It can be devastating when an employee becomes severely disabled in the prime of life, especially if it’s clear the disability means she will never be able to perform her old job without substantial assistance. Well-intentioned, compassionate employers try their best to help.
But the tough question is how far they should go to accommodate the disabled employee’s restrictions. In other words, employers have to decide what is a reasonable accommodation and what is not.
Fortunately, courts provide some solid guidance.
As a rule, employers aren’t required to completely restructure a job so the disabled employee can perform its essential functions. Nor must they remove essential functions.
Recent case: Loretta Steward worked for Chrysler for years. Steward, who is black, complained that the production line on which she worked was racially segregated. Then she became disabled and was unable to complete large parts of her job as a windshield installer.
Chrysler first tried to accommodate Steward by providing her with a full-time helper who did all the parts of the job that Steward couldn’t perform. Obviously, this was an expensive proposition.
When the labor budget tightened, Chrysler decided to eliminate the accommodation and wouldn’t allow Steward to have full-time help. Because no other jobs were available, the company “accommodated” Steward with leave at 95% of regular pay until the anticipated expiration of her union’s contract.
Steward sued, alleging she had not been accommodated.
The court disagreed. It pointed out that courts in the jurisdiction of the 6th Circuit had never considered it reasonable to require accommodations that transferred 20% or more of a job’s essential functions to other employees. It also noted that employers aren’t required to redesign jobs or hire new employees to accommodate disabled workers. (Steward v. New Chrysler, No. 08-1282, 6th Cir., 2011)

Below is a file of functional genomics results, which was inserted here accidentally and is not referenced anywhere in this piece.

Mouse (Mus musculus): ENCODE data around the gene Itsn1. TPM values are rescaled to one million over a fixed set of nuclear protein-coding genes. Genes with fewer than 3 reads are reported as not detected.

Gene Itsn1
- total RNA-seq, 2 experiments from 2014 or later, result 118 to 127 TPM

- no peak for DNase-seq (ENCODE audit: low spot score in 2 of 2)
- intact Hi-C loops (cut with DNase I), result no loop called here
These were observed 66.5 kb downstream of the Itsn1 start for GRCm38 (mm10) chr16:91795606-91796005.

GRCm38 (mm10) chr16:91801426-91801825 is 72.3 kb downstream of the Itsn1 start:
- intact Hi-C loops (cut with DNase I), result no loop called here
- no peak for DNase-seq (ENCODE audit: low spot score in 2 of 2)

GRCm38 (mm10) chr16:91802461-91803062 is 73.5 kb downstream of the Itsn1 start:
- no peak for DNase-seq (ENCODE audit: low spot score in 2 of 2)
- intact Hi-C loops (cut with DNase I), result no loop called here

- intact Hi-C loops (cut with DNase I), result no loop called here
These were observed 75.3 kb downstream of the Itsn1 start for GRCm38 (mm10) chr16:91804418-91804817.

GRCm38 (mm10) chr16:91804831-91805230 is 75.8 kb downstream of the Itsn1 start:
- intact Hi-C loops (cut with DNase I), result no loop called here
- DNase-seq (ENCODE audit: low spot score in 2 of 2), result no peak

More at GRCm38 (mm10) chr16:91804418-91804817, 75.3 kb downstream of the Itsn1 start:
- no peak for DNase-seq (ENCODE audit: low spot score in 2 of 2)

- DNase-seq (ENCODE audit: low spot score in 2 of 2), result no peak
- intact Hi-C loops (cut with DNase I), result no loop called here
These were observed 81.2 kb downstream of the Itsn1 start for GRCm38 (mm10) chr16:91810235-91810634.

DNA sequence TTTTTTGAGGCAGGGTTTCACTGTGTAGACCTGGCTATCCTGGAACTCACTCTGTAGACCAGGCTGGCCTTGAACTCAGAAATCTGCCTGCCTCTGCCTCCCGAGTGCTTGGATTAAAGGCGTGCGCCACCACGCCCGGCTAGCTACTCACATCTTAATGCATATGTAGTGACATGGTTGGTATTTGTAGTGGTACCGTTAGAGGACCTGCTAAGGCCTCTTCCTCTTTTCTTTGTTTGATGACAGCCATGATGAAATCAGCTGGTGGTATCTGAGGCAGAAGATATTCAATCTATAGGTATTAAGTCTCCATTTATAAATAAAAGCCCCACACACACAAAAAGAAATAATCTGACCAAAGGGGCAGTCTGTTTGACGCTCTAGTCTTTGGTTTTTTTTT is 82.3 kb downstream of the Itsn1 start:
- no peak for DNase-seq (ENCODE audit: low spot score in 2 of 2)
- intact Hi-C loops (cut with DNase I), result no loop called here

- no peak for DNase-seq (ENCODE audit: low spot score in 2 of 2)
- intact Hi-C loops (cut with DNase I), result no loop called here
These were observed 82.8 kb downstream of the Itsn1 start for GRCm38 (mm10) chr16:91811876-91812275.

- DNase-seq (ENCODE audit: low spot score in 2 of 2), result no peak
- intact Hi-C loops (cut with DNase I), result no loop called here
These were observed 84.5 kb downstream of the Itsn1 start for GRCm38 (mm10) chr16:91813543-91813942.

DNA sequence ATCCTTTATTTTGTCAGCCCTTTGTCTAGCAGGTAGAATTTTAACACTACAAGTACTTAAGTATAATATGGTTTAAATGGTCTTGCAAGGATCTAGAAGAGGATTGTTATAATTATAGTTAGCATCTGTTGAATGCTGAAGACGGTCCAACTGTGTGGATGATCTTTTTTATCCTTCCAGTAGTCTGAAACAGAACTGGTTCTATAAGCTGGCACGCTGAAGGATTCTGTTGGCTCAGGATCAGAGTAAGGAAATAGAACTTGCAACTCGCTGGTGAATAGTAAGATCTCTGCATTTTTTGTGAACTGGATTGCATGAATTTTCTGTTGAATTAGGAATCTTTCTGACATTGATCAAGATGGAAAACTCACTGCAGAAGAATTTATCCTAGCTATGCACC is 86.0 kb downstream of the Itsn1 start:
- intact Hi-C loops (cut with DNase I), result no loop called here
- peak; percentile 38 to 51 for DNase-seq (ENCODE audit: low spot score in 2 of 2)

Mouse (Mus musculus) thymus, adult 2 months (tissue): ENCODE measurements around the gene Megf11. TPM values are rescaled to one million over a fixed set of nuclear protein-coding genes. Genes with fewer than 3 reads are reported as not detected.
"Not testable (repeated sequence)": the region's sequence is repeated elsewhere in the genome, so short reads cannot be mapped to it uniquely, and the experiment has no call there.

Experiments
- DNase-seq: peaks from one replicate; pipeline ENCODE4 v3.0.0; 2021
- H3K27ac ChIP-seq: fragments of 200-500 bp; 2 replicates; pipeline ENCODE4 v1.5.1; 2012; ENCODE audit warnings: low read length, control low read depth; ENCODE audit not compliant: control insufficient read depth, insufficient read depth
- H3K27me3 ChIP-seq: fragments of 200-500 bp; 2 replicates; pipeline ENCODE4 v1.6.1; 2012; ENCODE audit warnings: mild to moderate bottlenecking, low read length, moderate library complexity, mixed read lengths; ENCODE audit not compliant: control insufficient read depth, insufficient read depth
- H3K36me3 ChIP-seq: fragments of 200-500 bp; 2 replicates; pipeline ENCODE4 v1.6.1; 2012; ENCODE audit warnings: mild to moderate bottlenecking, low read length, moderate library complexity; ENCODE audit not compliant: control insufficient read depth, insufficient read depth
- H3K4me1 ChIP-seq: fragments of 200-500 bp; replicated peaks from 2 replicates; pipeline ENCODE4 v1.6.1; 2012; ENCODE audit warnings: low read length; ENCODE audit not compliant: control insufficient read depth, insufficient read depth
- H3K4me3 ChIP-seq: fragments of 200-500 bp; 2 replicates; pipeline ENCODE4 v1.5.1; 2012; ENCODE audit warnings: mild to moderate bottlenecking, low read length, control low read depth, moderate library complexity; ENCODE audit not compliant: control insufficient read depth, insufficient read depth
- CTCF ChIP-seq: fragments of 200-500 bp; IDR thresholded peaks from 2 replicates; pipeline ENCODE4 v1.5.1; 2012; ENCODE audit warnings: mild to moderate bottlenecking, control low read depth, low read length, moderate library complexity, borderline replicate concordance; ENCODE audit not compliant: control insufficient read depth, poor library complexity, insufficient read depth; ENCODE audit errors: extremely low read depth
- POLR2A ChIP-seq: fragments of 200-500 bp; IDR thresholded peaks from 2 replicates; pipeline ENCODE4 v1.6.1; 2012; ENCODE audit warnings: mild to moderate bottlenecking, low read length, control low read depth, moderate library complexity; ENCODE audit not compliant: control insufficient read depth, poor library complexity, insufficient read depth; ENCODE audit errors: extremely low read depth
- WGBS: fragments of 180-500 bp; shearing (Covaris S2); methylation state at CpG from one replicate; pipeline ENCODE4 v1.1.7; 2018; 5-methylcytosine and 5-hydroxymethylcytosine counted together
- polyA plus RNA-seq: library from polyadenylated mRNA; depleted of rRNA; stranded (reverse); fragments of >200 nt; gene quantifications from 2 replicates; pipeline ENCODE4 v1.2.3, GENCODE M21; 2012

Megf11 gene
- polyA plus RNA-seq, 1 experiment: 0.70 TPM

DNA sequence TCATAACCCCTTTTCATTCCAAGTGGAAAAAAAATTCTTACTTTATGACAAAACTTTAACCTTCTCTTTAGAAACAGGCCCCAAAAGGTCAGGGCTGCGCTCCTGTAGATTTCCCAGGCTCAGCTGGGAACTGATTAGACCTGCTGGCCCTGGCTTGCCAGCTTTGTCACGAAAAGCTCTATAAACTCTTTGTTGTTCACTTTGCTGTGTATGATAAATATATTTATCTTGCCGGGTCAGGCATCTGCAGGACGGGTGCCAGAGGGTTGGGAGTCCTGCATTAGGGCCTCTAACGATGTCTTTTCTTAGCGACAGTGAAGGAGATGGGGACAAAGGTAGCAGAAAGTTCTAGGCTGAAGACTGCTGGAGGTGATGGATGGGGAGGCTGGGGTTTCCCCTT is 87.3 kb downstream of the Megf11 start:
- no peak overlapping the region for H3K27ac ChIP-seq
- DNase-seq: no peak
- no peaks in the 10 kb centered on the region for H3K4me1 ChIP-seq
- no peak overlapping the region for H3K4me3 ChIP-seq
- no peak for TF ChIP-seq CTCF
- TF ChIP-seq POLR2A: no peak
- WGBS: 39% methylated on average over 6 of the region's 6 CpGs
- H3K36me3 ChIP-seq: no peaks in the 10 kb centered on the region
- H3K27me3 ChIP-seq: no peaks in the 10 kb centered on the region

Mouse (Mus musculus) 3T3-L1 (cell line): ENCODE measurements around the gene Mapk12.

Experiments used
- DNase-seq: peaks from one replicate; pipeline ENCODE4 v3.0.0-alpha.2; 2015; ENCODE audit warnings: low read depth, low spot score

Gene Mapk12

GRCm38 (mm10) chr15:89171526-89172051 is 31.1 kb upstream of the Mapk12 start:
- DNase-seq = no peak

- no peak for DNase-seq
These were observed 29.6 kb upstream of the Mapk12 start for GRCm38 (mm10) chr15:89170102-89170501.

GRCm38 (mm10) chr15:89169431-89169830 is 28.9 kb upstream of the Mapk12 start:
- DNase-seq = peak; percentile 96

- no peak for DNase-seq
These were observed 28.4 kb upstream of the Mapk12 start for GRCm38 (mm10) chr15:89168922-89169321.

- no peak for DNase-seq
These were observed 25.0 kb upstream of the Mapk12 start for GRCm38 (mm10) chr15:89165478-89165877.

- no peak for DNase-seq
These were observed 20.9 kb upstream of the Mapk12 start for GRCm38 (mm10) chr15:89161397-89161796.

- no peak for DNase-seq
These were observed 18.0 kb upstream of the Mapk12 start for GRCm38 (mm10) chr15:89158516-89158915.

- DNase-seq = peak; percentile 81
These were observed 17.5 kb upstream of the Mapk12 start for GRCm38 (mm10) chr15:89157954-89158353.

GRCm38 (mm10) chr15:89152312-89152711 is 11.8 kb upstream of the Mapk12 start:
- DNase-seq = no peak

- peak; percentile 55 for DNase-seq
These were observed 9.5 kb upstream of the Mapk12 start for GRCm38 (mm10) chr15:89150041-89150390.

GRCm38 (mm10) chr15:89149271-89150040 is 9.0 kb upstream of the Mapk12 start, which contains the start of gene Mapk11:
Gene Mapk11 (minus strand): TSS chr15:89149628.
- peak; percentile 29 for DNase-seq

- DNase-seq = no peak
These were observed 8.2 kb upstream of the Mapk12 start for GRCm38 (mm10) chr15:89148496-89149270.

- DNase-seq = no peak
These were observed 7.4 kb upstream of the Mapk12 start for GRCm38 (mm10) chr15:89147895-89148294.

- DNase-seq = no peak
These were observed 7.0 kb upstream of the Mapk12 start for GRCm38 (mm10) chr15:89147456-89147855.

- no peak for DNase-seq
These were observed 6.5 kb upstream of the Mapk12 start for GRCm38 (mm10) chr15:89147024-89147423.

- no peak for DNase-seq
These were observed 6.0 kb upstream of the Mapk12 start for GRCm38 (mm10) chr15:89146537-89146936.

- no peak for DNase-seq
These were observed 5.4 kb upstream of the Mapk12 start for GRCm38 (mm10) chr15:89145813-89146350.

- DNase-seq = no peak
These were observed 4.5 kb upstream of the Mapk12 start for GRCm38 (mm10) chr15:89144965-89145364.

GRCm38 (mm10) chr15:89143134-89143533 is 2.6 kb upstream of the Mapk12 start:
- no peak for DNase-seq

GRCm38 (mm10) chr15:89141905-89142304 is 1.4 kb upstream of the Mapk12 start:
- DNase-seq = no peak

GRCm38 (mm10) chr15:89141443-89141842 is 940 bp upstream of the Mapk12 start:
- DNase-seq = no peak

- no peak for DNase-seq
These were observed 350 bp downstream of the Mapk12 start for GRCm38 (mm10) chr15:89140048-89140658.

Final note: Steward’s lawsuit also alleged race discrimination. She claimed blacks were segregated at the back end of the production line and had to do the most difficult work. She said there was a “good old boy” white section at the front of the line. She claimed a supervisor regularly moved the line forward while those at the “black” end of the line were still working, creating safety problems.
When the case went to court, several black co-workers testified that the line was segregated and tasks were unfairly distributed. However, they couldn’t provide any specific examples.
Chrysler noted that there were at least four white employees working on the so-called “black” section, and that white employees did some of the hardest jobs on the line.
In addition, the evidence showed that the line supervisor may well have favored some white workers with whom he socialized. On the other hand, it was clear he also treated poorly several white workers who were not his friends. That was evidence that race wasn’t a factor.
Finally, the court concluded that by moving the line forward too early, the supervisor was inconveniencing everybody on the line, including blacks, whites and other minority group members.
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